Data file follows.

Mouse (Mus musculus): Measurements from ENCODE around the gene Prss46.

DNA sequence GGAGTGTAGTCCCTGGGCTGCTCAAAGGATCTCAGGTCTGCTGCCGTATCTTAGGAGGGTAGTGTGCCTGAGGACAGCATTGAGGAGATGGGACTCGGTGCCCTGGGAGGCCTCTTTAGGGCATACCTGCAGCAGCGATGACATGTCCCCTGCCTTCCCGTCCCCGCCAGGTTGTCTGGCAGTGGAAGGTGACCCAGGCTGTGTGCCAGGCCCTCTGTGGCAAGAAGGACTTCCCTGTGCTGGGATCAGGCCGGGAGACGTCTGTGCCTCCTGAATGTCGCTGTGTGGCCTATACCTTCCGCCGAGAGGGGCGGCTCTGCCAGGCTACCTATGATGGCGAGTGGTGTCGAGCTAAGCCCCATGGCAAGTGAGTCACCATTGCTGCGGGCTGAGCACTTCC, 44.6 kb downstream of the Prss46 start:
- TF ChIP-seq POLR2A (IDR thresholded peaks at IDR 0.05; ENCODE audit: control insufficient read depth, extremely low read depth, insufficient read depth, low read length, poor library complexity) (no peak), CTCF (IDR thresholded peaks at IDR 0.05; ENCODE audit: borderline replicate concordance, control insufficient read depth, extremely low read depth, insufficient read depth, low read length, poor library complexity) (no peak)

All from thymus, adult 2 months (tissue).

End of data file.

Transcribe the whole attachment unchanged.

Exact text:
Mouse (Mus musculus): Measurements from ENCODE around the gene Prss46.

DNA sequence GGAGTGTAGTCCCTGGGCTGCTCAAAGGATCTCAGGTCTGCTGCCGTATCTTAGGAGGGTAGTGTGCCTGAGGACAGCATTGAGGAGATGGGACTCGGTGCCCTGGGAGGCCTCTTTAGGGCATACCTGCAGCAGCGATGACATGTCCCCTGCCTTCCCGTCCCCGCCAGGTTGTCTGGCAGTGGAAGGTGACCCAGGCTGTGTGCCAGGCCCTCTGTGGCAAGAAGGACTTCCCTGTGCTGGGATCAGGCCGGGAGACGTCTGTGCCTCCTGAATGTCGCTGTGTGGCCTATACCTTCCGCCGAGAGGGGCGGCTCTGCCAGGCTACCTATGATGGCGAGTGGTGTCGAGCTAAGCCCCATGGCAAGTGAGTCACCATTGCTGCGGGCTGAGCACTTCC, 44.6 kb downstream of the Prss46 start:
- TF ChIP-seq POLR2A (IDR thresholded peaks at IDR 0.05; ENCODE audit: control insufficient read depth, extremely low read depth, insufficient read depth, low read length, poor library complexity) (no peak), CTCF (IDR thresholded peaks at IDR 0.05; ENCODE audit: borderline replicate concordance, control insufficient read depth, extremely low read depth, insufficient read depth, low read length, poor library complexity) (no peak)

All from thymus, adult 2 months (tissue).